Sgt. 1st Class Trey Corrales left the courtroom at Wheeler Army Airfield yesterday after pleading not guilty to murder in the shooting death of an unarmed Iraqi last year.
Accused soldier claims harassment
Sgt. 1st Class Trey Corrales claims request for lawyer denied; wants his confession tossed out
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A Schofield Barracks soldier says he underwent a verbal attack during an interrogation by an Army investigator about the killing of an Iraqi civilian last year.
Sgt. 1st Class Trey Corrales said he wants his confession thrown out because Army investigators ignored his request to speak with an attorney during the questioning.
Corrales entered a plea of not guilty yesterday to a charge of murder, ordering Spc. Christopher Shore to shoot an unarmed Iraqi detainee and planting an AK-47 rifle next to the body.
Corrales, 35, faces the maximum sentence of life without parole if convicted.
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A Schofield Barracks soldier accused of murdering an unarmed Iraqi civilian last year wants his confession tossed out because Army investigators ignored his request to speak with a lawyer.
Sgt. 1st Class Trey Corrales' attorney, Frank Spinner, tried to show that two Army criminal investigators violated Corrales' rights by questioning him at Forward Operating Base Warrior after he asked several times for an attorney during a seven-hour interrogation -- hours after a June 23 late-night raid near Kirkuk, Iraq.
At a pretrial hearing yesterday, Corrales entered a plea of not guilty to the charges of murder, ordering Spc. Christopher Shore to shoot an unarmed Iraqi detainee and planting an AK-47 rifle next to the body. If Corrales, 35, is found guilty at his court-martial, he faces the maximum sentence of life without parole.
Two months ago, Shore was found guilty of aggravated assault. He is completing a 120-day sentence in the Ford Island brig. Corrales and Shore are assigned to Headquarters and Headquarters Company, 2nd Battalion, 25th Infantry, 3rd Brigade Combat Team, and were in Iraq for 15 months before returning in October.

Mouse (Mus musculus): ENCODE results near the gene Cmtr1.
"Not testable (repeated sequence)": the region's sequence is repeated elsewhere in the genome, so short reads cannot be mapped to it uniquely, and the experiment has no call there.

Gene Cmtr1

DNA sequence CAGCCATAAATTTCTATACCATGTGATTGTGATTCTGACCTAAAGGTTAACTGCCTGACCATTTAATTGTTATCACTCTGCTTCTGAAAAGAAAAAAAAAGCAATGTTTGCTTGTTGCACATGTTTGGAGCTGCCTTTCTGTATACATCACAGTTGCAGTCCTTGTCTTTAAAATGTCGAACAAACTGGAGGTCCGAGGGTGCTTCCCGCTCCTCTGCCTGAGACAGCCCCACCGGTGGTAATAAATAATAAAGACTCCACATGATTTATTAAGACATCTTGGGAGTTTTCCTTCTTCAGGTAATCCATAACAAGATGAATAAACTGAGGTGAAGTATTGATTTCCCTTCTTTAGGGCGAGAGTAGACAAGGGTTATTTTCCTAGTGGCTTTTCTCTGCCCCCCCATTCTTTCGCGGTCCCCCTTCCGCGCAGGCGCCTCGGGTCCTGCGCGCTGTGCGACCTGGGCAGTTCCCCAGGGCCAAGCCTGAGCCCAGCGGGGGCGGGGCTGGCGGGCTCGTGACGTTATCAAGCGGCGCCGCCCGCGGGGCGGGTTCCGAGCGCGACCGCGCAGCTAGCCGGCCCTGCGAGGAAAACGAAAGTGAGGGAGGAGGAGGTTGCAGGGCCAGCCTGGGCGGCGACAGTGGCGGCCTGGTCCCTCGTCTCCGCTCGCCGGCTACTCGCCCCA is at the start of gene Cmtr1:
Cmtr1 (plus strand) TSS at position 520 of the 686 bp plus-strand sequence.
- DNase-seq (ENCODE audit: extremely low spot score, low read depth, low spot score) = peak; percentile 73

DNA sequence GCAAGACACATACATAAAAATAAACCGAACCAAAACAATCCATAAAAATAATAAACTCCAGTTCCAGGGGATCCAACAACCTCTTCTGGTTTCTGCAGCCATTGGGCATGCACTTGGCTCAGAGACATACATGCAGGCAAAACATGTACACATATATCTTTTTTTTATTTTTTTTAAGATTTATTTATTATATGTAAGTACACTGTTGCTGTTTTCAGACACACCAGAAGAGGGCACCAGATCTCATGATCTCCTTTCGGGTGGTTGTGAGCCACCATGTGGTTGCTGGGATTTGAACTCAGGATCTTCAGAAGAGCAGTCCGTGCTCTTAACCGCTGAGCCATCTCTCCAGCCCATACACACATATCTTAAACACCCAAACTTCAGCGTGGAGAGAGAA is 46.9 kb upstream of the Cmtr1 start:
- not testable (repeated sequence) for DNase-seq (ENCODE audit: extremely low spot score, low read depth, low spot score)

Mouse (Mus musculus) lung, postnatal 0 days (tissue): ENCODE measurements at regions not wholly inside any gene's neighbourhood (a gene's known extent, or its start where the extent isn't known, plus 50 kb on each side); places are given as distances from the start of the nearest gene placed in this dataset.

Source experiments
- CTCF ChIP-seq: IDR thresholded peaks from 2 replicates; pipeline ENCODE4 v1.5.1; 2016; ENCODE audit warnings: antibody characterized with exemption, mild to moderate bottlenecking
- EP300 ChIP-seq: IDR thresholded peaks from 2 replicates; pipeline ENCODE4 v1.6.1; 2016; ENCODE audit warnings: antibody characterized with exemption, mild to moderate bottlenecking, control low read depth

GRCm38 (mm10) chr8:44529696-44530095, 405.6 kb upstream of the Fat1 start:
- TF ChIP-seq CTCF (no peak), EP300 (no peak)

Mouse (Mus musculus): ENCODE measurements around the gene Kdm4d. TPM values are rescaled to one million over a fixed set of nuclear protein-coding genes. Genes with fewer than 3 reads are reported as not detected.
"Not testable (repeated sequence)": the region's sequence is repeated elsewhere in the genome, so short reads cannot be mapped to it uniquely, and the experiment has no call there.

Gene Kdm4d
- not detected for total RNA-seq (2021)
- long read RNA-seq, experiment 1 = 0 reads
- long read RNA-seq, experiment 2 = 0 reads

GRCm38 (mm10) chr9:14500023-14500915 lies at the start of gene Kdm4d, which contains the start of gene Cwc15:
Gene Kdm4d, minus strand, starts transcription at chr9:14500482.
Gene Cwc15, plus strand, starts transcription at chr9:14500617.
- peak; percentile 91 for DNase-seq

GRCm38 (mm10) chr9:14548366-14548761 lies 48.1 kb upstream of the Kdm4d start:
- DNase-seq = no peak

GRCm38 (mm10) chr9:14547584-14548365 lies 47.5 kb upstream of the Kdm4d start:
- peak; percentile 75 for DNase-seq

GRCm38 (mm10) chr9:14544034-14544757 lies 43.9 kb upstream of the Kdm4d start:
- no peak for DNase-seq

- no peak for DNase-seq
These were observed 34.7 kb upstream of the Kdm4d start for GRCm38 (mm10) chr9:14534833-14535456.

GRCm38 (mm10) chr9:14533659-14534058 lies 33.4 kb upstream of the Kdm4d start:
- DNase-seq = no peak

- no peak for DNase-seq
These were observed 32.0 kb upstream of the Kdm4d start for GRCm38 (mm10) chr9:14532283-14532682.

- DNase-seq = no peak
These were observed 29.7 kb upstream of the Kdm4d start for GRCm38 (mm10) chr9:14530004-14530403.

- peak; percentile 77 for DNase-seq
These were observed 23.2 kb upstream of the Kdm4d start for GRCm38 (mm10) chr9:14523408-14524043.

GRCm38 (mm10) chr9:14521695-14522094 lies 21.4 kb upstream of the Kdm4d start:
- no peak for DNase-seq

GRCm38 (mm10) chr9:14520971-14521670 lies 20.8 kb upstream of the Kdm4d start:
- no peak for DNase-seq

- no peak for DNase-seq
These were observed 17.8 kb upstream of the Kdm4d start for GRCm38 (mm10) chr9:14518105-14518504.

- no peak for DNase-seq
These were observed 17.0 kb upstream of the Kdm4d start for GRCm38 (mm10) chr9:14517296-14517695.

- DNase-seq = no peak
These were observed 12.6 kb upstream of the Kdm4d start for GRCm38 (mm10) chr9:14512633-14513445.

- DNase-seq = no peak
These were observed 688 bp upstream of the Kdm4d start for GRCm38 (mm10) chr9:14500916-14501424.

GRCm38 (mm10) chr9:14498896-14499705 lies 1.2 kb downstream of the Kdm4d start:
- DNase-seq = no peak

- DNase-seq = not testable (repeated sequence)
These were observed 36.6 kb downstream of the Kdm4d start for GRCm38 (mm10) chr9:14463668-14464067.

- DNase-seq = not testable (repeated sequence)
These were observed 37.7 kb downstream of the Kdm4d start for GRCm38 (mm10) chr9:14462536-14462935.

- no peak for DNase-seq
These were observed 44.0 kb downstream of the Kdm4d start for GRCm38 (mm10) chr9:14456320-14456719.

After the hearing, Spinner said Corrales' statement can be disputed because the investigators made no audio or video recording when they interviewed him.
On the witness stand, Corrales said he was first questioned by Jesse Whaley, an Army criminal investigator, on the morning of June 24 after only three hours of sleep. Later, when agent Mark Dunham took over the questioning, the session become more "confrontational" and was like a "verbal attack," Corrales said.
"He was in my face," said Corrales, noting that at times Dunham was only "six inches" from his face.
Corrales said Dunham yelled at him, "You shot him. Don't bull---- us."
Corrales said Dunham twisted his statements.
At one point, Corrales told Wright that the interrogation was like the game show "Jeopardy," where he was given the answers.
Corrales, in his statement, allegedly admitted shooting the Iraqi national but denied ordering Shore to "finish" him.
Corrales said that several times during the seven-hour interrogation, he told investigators that he wanted to consult with Army lawyers, including at one point when he was asked what role Lt. Col. Michael Browder, his battalion commander, played in the nighttime raid.
Last year an Army officer who presided over a pretrial investigation and hearing into Shore's involvement recommended that the Army examine Browder's role. That was because Corrales allegedly was considered Browder's "wrecking ball," according to testimony in Shore's court-martial.
Maj. Gary Johnson, legal officer for the 25th Division's 3rd Brigade Combat Team, said yesterday that Army criminal investigators did look into the matter and closed the case without any charges.
Browder was relieved as commander of the 3rd Brigade's 2nd Battalion following the June 23 incident. He is stationed at Fort Benning, Ga., as deputy commander of a basic-training brigade. He has been granted immunity to testify at Corrales' court-martial.
Also called to testify will be Essa Ahmed, who served as an interpreter during the raid on the village of Al Saheed.
During Shore's court-martial In February, Ahmed submitted written testimony in which he said he was asked by Corrales to translate the word "run" in Arabic, which Corrales used several times in instructing the victim. Ahmed also wrote that he heard Corrales tell his soldiers, "I killed that mother ."